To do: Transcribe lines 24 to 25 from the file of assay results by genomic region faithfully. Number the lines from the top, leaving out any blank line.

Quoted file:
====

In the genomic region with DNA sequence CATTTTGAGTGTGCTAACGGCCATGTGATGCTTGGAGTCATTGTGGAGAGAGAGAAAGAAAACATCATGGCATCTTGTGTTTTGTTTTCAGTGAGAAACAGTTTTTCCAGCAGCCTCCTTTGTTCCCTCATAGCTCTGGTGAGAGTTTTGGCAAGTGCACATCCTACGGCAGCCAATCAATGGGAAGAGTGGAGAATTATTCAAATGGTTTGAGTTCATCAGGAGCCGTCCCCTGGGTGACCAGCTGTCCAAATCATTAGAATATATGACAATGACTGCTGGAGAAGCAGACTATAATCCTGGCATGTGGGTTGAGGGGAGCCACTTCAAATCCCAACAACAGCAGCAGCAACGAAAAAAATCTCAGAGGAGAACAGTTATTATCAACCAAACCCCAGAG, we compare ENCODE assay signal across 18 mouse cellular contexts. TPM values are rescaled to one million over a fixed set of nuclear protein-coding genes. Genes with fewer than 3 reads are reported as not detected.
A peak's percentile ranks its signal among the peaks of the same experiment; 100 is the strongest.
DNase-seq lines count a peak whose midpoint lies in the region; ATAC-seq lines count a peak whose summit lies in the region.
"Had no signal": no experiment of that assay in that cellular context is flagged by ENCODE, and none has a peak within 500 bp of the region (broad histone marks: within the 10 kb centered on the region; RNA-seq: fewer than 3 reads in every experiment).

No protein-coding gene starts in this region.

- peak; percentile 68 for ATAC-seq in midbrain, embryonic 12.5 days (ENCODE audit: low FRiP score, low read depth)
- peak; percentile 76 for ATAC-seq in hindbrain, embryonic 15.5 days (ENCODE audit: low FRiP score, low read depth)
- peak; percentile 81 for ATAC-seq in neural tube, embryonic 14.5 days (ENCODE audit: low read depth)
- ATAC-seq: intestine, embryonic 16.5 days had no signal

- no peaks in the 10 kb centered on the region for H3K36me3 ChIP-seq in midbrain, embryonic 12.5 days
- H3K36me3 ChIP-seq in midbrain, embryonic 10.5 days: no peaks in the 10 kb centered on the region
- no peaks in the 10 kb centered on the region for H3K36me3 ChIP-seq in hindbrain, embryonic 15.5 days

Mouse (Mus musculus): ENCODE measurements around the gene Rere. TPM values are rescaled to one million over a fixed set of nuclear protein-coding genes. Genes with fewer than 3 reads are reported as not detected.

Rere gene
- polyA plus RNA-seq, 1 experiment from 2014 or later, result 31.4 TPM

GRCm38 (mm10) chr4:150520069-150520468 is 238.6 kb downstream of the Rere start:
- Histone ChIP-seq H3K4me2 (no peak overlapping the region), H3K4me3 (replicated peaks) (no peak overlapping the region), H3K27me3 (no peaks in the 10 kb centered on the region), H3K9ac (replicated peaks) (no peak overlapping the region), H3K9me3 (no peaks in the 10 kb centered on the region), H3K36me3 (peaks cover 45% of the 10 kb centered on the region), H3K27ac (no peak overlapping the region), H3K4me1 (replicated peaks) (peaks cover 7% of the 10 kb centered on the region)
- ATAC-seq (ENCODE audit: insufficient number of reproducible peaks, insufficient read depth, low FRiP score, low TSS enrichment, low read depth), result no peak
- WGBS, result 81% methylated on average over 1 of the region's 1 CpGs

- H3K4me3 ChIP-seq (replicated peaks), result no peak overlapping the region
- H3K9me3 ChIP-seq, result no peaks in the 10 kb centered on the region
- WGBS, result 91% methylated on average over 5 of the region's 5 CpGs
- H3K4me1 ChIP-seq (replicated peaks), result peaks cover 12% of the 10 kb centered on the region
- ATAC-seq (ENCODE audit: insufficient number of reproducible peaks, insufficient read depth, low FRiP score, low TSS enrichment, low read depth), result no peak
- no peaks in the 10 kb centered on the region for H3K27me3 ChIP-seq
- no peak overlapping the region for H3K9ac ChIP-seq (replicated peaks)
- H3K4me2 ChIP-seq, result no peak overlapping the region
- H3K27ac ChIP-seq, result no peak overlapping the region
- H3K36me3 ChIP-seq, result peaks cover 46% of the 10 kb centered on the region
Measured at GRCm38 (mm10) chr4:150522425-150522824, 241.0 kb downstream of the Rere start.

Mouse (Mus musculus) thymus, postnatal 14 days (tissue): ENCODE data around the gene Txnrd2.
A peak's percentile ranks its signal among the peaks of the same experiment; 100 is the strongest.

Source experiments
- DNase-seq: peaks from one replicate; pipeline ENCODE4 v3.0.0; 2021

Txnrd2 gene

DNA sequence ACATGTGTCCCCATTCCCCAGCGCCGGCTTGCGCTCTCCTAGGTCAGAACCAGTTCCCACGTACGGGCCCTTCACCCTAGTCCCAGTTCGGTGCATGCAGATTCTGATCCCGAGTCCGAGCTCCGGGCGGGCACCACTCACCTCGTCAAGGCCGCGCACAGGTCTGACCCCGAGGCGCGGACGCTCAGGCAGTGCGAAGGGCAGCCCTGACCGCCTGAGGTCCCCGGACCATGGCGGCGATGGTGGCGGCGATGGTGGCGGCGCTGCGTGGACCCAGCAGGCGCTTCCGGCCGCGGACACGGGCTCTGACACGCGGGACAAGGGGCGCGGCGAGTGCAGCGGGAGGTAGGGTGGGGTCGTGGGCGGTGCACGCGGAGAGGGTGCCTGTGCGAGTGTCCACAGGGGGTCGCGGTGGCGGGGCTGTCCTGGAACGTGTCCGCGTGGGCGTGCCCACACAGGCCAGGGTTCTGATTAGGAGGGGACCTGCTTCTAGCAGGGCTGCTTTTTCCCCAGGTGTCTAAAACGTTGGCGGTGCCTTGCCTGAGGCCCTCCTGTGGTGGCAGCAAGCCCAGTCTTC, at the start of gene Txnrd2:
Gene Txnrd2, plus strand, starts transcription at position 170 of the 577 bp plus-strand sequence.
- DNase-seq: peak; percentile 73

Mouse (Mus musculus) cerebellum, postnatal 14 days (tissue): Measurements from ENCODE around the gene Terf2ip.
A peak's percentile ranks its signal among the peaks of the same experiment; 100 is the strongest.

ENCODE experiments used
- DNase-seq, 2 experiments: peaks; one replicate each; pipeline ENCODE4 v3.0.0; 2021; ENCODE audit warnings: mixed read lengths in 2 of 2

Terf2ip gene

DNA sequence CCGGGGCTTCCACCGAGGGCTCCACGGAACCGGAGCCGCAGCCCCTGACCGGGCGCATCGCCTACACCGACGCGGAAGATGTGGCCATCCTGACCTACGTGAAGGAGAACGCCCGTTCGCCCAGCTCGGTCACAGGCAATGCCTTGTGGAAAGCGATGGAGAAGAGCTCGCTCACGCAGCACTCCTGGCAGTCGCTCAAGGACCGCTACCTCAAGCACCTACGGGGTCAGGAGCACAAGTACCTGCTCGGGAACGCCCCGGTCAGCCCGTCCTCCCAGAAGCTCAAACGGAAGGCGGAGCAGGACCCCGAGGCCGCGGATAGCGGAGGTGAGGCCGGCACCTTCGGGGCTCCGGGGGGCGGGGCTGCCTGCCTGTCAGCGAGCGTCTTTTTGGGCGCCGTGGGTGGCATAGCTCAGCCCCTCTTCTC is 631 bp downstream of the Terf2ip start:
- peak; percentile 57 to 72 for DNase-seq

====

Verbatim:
- ATAC-seq (ENCODE audit: insufficient number of reproducible peaks, insufficient read depth, low FRiP score, low TSS enrichment, low read depth), result no peak
- no peaks in the 10 kb centered on the region for H3K27me3 ChIP-seq